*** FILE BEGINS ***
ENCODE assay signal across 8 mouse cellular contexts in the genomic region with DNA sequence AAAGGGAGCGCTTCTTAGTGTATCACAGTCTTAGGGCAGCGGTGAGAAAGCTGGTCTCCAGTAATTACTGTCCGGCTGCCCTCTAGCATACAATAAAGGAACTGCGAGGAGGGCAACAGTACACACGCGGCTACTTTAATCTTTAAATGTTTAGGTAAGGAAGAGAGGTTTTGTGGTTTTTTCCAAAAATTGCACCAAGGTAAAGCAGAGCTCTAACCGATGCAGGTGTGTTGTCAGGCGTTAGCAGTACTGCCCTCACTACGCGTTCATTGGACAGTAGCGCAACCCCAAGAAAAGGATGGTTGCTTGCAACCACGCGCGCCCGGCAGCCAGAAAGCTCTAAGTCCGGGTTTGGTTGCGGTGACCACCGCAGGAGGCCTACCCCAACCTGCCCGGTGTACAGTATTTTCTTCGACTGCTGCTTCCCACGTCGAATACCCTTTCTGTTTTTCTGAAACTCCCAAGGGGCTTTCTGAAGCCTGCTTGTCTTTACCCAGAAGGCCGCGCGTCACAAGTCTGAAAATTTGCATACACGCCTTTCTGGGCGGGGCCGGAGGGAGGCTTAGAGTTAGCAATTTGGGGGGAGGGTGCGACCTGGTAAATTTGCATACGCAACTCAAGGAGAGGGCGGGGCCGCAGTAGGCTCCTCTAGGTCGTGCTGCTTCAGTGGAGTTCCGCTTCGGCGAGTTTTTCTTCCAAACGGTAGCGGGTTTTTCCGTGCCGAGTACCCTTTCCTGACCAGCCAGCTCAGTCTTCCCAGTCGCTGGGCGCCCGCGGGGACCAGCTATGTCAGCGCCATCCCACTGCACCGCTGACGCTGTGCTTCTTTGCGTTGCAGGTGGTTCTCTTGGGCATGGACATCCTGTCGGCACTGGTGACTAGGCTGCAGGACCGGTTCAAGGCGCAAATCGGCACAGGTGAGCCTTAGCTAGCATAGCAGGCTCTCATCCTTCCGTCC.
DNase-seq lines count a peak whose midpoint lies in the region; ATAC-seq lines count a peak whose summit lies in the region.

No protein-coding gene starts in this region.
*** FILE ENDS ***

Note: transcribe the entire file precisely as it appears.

ENCODE assay signal across 8 mouse cellular contexts in the genomic region with DNA sequence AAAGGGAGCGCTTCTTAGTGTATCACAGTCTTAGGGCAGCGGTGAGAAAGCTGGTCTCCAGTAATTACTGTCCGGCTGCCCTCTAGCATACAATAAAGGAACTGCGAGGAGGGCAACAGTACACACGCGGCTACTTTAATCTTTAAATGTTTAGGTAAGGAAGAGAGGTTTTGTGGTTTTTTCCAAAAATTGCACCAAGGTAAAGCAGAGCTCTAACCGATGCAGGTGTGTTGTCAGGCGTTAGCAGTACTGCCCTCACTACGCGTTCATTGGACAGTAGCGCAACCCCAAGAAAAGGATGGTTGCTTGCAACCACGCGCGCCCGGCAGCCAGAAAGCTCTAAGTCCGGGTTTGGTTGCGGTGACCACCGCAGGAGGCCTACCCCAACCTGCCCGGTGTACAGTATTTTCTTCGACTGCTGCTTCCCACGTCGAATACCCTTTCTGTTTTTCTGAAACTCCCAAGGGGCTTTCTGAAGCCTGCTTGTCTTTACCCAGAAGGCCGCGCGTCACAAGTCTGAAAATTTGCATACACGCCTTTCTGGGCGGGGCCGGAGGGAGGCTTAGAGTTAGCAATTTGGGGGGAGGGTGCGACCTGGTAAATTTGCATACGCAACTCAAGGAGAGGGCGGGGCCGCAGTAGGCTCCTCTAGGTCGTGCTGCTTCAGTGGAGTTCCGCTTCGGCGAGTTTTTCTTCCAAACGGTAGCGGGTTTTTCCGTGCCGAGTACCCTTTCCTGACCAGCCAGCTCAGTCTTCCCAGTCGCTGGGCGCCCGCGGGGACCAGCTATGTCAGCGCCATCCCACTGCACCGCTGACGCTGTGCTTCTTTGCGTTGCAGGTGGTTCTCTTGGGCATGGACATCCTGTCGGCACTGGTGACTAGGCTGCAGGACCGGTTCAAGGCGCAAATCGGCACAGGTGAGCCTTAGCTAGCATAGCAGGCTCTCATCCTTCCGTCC.
DNase-seq lines count a peak whose midpoint lies in the region; ATAC-seq lines count a peak whose summit lies in the region.

No protein-coding gene starts in this region.